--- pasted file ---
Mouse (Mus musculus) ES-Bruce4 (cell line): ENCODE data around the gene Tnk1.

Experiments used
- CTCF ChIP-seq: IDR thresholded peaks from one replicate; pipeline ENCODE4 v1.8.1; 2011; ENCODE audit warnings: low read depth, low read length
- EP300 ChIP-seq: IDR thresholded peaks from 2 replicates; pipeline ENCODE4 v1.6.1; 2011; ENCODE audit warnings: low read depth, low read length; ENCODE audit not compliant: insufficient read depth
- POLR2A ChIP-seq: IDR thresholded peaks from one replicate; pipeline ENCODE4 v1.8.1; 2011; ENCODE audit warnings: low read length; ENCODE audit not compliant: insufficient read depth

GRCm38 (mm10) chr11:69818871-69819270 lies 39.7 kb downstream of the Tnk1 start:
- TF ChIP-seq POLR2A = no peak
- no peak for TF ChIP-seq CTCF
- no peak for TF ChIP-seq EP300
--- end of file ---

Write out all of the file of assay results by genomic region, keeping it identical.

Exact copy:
Mouse (Mus musculus) ES-Bruce4 (cell line): ENCODE data around the gene Tnk1.

Experiments used
- CTCF ChIP-seq: IDR thresholded peaks from one replicate; pipeline ENCODE4 v1.8.1; 2011; ENCODE audit warnings: low read depth, low read length
- EP300 ChIP-seq: IDR thresholded peaks from 2 replicates; pipeline ENCODE4 v1.6.1; 2011; ENCODE audit warnings: low read depth, low read length; ENCODE audit not compliant: insufficient read depth
- POLR2A ChIP-seq: IDR thresholded peaks from one replicate; pipeline ENCODE4 v1.8.1; 2011; ENCODE audit warnings: low read length; ENCODE audit not compliant: insufficient read depth

GRCm38 (mm10) chr11:69818871-69819270 lies 39.7 kb downstream of the Tnk1 start:
- TF ChIP-seq POLR2A = no peak
- no peak for TF ChIP-seq CTCF
- no peak for TF ChIP-seq EP300